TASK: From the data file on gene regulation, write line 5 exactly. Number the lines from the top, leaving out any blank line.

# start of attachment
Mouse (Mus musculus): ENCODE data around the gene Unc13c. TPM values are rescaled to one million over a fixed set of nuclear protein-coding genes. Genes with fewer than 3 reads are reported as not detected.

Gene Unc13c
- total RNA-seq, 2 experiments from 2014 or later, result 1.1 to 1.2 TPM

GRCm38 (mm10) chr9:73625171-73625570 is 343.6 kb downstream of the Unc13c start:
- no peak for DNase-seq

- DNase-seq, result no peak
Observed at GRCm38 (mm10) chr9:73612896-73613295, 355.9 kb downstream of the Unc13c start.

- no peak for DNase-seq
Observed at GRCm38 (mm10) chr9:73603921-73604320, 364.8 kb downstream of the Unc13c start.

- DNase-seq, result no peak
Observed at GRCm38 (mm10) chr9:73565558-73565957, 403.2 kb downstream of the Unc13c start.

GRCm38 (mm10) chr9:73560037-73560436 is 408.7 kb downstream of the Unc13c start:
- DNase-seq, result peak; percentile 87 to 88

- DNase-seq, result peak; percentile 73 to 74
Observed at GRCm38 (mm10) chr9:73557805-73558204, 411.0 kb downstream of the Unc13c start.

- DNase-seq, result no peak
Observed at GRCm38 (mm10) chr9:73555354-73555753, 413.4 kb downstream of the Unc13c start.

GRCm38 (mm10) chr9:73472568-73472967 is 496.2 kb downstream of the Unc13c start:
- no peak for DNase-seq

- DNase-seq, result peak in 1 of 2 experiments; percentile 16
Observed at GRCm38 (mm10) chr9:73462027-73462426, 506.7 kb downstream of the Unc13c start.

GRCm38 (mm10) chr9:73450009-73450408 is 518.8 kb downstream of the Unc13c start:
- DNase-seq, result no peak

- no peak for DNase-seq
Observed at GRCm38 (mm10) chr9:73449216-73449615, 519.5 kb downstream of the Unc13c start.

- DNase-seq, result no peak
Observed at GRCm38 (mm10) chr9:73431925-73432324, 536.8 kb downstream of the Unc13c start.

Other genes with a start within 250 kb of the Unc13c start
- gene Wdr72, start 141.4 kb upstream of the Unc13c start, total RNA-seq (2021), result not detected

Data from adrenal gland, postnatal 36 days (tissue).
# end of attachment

- no peak for DNase-seq